My answer is no. Such things might be in excess demand along with but not instead of money. Money itself would also be in excess demand. One reason is that all other exchangeable things trade against money in markets of their own and at their own prices expressed in money. (This is rue even of claims against financial intermediaries if their interest rates count as corresponding, inversely, to prices.) An excess demand for a good or a security tends to remove itself through a change in price or yield. If, however, interest rates should resist declining below the floor level explained by Keynes and Hicks, people would no longer prefer additional interest-bearing assets to additional money, and any further shift of demand from currently produced goods and services to financial assets would be an increase in the excess demand for actual money in particular. (If stickiness or arbitrary controls should keep prices and yields of financial assets from adjusting and clearing the market, the situation would be essentially the same as in the case of price rigidity of other assets…). The monetary interpretation of deficient demand for current output thus does not depends on any precise dividing line between money and assets; if money broadly defined is in excess demand, money narrowly defined must be in excess demand also. Unlike other things, money has no single definite price of its own that can adjust to clear a market of its own; instead, its market value is a reciprocal average of the prices of all other things. This “price” tends to b sticky for reasons almost inherent in the very concept of money.

— L.B. Yeager, “The Medium of Exchange,” in R.W. Clower (ed.), Monetary Theory (Middlesex: Penguin, 1973 [1969]), pp. 51–53.

Money and Economic Calculation

A second difficulty arises in barter. At what rate is any exchange to be made? If a certain quantity of beef be given for a certain quantity of corn, and in like manner corn be exchanged for cheese, and cheese for eggs, and eggs for flax and so on, still the question will arise — how much beef for how much flax, or how much of any one community for a given quantity of another? In a state of barter the price-current list would be a most complicated document, for each commodity would have to be quoted in terms of every other commodity, or else complicated rule-of-three sums would become necessary. Between one hundred articles there must exist no less that 4950 possibles ratios of exchange and all these ratios must be carefully adjusted so as to be consistent with each other, else the acute trader will be able to profit by buying from some and selling to others.

All such trouble is avoided if any one commodity to be chosen and its ratio of exchange with each other commodity be quoted. Knowing how much corn is to be bought for a proud of silver and also how much flax for the same quantity of silver, we learn without further trouble how much corn exchanges for so much flax. The chosen commodity becomes a common denominator or common measure of value, in terms of which we estimate the values of all other goods, so that their values become capable of the most easy comparison.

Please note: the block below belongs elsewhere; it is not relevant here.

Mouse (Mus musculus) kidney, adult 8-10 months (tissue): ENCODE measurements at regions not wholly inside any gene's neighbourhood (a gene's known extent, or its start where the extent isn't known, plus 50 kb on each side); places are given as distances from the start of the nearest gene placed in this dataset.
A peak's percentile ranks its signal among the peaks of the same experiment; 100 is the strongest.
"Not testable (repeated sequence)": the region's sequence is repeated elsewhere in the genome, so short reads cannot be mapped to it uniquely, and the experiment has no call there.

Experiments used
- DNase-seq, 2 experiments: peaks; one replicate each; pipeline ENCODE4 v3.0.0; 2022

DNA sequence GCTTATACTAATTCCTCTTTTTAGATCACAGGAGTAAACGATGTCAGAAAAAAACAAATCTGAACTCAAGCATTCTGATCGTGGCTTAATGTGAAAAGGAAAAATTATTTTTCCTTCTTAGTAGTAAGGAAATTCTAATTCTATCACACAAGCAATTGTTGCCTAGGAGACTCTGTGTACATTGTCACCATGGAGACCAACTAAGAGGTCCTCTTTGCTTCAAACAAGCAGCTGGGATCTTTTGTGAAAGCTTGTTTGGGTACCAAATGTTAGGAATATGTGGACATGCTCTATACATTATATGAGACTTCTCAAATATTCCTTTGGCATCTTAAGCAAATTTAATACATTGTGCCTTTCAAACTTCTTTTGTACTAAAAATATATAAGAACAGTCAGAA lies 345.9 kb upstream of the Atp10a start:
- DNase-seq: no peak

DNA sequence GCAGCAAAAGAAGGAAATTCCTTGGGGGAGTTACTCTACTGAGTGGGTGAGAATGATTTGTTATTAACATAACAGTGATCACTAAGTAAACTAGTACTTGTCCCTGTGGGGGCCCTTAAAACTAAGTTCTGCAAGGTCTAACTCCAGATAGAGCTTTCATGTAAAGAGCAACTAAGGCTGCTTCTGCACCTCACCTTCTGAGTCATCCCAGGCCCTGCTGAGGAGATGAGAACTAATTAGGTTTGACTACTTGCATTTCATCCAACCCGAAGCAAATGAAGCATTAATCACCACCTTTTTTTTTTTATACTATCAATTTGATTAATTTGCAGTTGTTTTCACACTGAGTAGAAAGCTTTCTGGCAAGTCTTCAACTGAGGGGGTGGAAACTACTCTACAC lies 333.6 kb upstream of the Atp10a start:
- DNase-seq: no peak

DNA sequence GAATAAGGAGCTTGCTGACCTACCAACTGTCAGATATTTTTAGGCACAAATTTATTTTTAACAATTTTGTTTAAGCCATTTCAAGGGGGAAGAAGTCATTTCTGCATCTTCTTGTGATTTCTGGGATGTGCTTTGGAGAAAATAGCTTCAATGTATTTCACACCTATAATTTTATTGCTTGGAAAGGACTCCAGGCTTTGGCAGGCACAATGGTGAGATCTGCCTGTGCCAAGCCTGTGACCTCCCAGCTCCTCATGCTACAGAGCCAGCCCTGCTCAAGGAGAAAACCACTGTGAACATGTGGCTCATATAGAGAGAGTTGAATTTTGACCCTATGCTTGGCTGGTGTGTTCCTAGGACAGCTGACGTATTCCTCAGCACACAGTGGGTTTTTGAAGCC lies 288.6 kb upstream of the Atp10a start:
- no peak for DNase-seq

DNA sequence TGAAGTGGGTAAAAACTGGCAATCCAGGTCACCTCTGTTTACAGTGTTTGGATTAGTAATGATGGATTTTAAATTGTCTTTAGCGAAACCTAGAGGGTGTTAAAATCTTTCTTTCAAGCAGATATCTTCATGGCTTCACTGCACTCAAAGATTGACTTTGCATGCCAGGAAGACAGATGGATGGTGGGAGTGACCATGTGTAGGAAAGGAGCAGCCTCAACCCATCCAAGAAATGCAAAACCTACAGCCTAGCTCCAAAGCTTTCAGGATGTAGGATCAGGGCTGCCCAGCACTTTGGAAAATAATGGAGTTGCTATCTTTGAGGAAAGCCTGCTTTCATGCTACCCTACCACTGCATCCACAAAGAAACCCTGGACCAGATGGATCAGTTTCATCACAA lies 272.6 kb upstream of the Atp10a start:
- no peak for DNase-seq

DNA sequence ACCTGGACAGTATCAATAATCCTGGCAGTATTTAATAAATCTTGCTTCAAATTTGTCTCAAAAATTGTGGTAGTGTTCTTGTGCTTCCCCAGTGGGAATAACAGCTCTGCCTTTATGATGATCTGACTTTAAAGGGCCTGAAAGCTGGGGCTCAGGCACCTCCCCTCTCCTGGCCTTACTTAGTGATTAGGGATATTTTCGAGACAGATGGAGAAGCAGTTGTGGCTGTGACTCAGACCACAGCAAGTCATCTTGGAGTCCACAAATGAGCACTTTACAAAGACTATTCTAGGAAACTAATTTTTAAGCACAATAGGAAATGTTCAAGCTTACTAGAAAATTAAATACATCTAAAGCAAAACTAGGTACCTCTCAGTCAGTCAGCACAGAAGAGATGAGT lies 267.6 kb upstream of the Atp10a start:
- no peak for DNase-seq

— W.S. Jevons, “Barter,” in R.W. Clower (ed.), Monetary Theory (Middlesex: Penguin, 1973 [1969]), pp. 27–28.

Pigou’s Dynamic Equilibrium

The term “stationary state,” as used by economists, is…not linguistically apt. The idea that it was meant to convey is not, as the word suggests, that of non-motion but that of rotation at a constant speed, neither accelerating nor decelerating. Consider then an economy in a stationary state in that sense, or, what comes to the same thing, in any state restricted to a time interval short enough to allow accelerations or decelerations as may be taking place to be ignored. In a moving picture of this all the several stocks…remain constant in size. No additions to or subtractions from any of them take place, which implies that there is no net investment or disinvestment and no change in the size of the population of working age. The shape of the waterfall is unvarying, but the place occupied at one moment by this drop in the next moment occupied by that one.

— A.C. Pigou, “Money, A Veil,” in R.W. Clower (ed.), Monetary Theory (Middlesex: Penguin, 1973 [1969]), p. 31.

On Socially Conservative Economists

Bryan Caplan observes that there are few socially conservative economists, despite that it’s not too difficult to think of economic arguments that could be applied towards supporting socially conservative values. (Socially conservative will henceforth be referred to as SC.)